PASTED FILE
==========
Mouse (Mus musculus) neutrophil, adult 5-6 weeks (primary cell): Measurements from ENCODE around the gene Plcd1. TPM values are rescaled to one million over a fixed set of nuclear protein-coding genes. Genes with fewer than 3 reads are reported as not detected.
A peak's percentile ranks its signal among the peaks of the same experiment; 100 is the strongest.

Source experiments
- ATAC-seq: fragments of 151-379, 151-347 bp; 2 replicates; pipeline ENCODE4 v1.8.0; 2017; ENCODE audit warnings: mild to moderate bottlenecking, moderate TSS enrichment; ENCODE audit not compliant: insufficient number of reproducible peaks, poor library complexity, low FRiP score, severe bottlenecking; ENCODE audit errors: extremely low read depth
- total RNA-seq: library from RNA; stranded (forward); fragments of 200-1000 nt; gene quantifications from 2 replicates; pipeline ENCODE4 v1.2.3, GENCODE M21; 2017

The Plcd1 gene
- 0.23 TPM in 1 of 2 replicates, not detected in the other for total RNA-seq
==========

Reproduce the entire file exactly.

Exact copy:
Mouse (Mus musculus) neutrophil, adult 5-6 weeks (primary cell): Measurements from ENCODE around the gene Plcd1. TPM values are rescaled to one million over a fixed set of nuclear protein-coding genes. Genes with fewer than 3 reads are reported as not detected.
A peak's percentile ranks its signal among the peaks of the same experiment; 100 is the strongest.

Source experiments
- ATAC-seq: fragments of 151-379, 151-347 bp; 2 replicates; pipeline ENCODE4 v1.8.0; 2017; ENCODE audit warnings: mild to moderate bottlenecking, moderate TSS enrichment; ENCODE audit not compliant: insufficient number of reproducible peaks, poor library complexity, low FRiP score, severe bottlenecking; ENCODE audit errors: extremely low read depth
- total RNA-seq: library from RNA; stranded (forward); fragments of 200-1000 nt; gene quantifications from 2 replicates; pipeline ENCODE4 v1.2.3, GENCODE M21; 2017

The Plcd1 gene
- 0.23 TPM in 1 of 2 replicates, not detected in the other for total RNA-seq